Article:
All words which I had heard and had used myself to describe Parisian fashion before I arrived in the city of love. I expected to walk down the Champs-Élysées, witnessing an array of designer handbags hanging from the arms of Parisian women. I imagined myself strolling down the hidden side streets, hearing the click-clacks of heels hitting the pavements and viewing a sea of colours draped over women’s bodies. I imagined Chanel, Dior and Balmain, combinations of silk scarves and tailored suits catching my eyes.
Despite my initial assumptions, in my own personal experience, I have not found Parisian fashion to be all what it’s cracked up to be. For a city that is considered a fashion capital, an inspiration for designers, I can not help but ask what is so inspiring about this city fashion wise? Perhaps it is the areas I have visited? I do not live and work in the most central part of a Paris, so maybe that is why? Yes, I do agree that the ladies of this city dress in a more reserved and sophisticated manner, something which I do admire, but where are the eclectic fabrics? The piles of jewelry? The vibrant colours?
I feel that Parisians are yet to follow their friends across the channel in their bold statement outfits, their rebellious fashion sense and their individuality in their own style. When wearing my favourite orange jumper, I can not help but feel as if all eyes are on me….quite literally because they are. And not for the reasons I would like, but more for my distinct breaking of the rules of not conforming to an all black outfit.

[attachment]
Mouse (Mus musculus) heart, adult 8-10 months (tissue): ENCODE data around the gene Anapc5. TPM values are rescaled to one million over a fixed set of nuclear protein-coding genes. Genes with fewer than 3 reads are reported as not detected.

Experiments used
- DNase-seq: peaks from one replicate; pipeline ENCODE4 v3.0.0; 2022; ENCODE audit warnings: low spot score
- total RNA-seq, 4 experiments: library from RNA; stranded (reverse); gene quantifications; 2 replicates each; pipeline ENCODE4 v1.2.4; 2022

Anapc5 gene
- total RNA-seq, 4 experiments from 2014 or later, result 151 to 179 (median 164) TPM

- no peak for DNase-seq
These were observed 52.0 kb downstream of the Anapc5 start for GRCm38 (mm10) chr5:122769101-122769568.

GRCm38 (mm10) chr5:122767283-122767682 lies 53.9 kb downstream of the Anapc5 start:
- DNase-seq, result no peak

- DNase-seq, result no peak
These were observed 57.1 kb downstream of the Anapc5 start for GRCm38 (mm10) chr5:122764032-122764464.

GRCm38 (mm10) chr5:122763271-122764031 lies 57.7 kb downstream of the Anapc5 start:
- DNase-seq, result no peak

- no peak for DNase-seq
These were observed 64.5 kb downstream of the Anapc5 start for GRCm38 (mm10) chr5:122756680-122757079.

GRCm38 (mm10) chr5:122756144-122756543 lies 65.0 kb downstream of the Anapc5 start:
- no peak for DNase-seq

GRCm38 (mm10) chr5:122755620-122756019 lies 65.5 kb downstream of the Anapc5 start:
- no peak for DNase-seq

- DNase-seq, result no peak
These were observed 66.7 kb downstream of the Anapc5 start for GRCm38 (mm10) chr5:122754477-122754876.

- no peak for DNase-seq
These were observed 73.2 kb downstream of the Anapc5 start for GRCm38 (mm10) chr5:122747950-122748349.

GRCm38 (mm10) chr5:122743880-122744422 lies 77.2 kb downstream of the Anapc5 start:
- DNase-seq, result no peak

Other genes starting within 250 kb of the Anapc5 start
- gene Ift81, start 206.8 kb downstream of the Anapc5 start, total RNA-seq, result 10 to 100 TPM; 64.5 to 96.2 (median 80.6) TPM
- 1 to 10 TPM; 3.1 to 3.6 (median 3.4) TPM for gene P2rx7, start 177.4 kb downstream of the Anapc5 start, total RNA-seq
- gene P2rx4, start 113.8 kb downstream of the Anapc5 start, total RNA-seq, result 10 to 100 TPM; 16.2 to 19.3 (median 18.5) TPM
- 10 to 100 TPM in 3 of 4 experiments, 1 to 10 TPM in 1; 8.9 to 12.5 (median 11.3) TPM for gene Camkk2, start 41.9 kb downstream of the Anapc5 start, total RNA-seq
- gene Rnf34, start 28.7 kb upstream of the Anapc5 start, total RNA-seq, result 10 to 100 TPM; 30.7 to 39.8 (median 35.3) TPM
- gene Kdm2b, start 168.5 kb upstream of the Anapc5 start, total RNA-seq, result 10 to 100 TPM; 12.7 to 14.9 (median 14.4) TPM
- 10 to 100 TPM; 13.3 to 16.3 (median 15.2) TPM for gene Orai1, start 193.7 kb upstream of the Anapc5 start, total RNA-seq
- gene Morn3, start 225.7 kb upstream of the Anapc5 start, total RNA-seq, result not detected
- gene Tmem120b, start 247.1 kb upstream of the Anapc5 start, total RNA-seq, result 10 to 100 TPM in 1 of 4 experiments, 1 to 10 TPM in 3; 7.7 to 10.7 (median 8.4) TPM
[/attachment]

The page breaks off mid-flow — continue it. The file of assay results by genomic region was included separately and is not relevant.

Since the beginning of my stay in Paris, I feel like I have more of an obligation to make an effort and look the part in London than I do in Paris. My understanding is that it is not just London, but Britain as a whole is more accepting of one breaking the mold in the fashion world. France, much like it’s thinking behind immigration, is more about assimilation than appreciation.
I am thankful for the disappearance of certain trends, such as my personal pet peeve – leggings as a substitute for trousers or jeans. So far, I have not had to bear witness to an awful view of someone’s leopard print knickers through their ghastly thin tights, something which I have seen in the QM library. I did catch a glimpse of some eccentric looks during Paris Fashion Week as I lunched at the L’Avenue restaurant situated on the high fashion Avenue Montaigne, but since then, I have not been blessed with such a view again.
What I did notice though upon my arrival, particularly in the diverse and multicultural suburbs, were the west African women dressed in their traditional attire. From geles to kaftans, dashikis to ankara, it was refreshing watching these women lead their everyday lives, looking proud and graceful while continuing to embrace their culture and identity.
Originally published in Cub Magazine, a Queen Mary, University of London publication, November 2014